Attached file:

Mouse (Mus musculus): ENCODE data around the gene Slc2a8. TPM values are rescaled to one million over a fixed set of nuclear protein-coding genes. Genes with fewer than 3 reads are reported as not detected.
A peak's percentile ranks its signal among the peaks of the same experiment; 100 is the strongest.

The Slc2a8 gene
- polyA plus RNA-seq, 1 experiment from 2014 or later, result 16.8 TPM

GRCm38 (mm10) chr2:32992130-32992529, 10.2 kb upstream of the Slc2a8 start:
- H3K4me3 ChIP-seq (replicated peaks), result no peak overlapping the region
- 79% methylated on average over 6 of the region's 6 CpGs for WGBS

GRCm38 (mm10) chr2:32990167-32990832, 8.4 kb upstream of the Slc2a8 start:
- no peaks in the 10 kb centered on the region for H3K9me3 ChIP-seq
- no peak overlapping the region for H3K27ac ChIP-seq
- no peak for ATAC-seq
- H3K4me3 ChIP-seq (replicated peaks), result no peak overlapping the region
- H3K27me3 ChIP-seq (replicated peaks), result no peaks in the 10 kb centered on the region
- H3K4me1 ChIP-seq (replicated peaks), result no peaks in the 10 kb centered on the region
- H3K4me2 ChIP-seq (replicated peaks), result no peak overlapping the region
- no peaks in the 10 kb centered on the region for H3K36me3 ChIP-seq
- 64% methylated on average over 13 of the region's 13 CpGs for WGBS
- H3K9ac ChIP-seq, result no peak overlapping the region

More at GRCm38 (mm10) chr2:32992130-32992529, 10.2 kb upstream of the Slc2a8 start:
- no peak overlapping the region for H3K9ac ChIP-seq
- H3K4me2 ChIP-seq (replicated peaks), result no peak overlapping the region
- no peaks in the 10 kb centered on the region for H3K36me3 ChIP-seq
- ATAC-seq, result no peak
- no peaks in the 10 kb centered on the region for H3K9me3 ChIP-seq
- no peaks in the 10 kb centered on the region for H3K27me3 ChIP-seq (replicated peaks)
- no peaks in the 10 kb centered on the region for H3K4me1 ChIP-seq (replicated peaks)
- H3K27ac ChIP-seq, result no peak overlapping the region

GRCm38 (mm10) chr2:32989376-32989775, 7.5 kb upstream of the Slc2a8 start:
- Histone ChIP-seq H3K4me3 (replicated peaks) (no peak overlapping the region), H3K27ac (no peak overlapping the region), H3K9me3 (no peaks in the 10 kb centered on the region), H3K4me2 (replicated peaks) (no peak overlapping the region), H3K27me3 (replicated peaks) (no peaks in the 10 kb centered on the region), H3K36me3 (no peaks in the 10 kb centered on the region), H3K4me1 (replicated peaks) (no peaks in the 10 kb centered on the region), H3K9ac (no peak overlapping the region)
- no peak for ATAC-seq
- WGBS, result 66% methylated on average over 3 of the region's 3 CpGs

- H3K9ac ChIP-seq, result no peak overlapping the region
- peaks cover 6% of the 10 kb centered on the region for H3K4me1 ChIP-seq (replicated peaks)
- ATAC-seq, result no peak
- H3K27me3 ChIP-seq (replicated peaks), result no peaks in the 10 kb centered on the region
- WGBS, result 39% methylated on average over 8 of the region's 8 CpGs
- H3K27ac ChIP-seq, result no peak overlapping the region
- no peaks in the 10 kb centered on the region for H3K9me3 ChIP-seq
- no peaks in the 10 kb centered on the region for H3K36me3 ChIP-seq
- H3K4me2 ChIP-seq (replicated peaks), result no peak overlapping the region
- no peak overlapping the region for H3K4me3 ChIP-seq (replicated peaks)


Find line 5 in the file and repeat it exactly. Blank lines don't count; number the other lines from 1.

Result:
GRCm38 (mm10) chr2:32992130-32992529, 10.2 kb upstream of the Slc2a8 start: